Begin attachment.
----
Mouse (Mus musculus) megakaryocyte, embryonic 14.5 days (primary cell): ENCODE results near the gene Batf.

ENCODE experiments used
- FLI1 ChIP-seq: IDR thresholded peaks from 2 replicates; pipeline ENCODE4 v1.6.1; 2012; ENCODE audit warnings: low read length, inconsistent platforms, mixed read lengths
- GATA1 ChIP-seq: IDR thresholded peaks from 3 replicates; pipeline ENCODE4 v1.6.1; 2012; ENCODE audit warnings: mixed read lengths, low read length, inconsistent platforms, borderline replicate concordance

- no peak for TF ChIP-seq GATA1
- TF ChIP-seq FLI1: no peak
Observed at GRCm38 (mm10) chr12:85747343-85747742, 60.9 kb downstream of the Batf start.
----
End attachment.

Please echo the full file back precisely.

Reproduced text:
Mouse (Mus musculus) megakaryocyte, embryonic 14.5 days (primary cell): ENCODE results near the gene Batf.

ENCODE experiments used
- FLI1 ChIP-seq: IDR thresholded peaks from 2 replicates; pipeline ENCODE4 v1.6.1; 2012; ENCODE audit warnings: low read length, inconsistent platforms, mixed read lengths
- GATA1 ChIP-seq: IDR thresholded peaks from 3 replicates; pipeline ENCODE4 v1.6.1; 2012; ENCODE audit warnings: mixed read lengths, low read length, inconsistent platforms, borderline replicate concordance

- no peak for TF ChIP-seq GATA1
- TF ChIP-seq FLI1: no peak
Observed at GRCm38 (mm10) chr12:85747343-85747742, 60.9 kb downstream of the Batf start.